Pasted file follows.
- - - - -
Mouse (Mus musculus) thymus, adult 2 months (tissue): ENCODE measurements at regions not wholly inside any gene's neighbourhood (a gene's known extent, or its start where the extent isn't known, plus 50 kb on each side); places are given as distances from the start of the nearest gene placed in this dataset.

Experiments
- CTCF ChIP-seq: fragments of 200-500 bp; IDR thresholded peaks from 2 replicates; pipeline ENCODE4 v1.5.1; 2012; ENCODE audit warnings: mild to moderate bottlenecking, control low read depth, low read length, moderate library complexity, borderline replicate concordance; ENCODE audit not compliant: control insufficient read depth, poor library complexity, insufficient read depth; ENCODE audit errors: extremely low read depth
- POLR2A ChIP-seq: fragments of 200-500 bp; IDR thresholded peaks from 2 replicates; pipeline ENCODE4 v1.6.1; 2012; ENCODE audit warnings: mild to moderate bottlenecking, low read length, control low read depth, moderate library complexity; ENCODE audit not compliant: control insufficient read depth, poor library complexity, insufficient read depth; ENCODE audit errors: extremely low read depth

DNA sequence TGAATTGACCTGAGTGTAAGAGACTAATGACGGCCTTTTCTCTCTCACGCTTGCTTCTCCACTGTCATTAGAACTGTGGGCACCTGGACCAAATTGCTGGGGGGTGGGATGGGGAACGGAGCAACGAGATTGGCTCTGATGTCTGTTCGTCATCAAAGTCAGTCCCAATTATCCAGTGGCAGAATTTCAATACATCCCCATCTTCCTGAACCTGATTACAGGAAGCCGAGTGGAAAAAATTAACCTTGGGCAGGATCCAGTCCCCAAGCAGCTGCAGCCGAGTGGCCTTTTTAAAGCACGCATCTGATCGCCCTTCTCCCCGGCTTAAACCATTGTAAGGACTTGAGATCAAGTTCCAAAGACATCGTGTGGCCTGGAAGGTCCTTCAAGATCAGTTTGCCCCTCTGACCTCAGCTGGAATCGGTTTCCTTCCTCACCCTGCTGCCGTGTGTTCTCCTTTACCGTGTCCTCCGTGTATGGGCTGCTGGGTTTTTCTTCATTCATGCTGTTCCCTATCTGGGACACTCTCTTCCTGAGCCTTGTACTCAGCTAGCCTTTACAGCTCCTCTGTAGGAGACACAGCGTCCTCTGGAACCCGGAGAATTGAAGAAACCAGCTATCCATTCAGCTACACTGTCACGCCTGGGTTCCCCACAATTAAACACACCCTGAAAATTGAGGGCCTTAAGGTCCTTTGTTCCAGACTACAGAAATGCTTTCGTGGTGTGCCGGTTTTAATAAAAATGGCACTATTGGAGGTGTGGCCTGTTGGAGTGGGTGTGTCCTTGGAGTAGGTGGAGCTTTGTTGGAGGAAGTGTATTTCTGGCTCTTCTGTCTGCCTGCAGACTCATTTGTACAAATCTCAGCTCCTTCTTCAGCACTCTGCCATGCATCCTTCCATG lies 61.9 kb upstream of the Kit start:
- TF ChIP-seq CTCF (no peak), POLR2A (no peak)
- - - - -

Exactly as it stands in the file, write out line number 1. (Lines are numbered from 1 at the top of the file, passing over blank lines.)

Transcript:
Mouse (Mus musculus) thymus, adult 2 months (tissue): ENCODE measurements at regions not wholly inside any gene's neighbourhood (a gene's known extent, or its start where the extent isn't known, plus 50 kb on each side); places are given as distances from the start of the nearest gene placed in this dataset.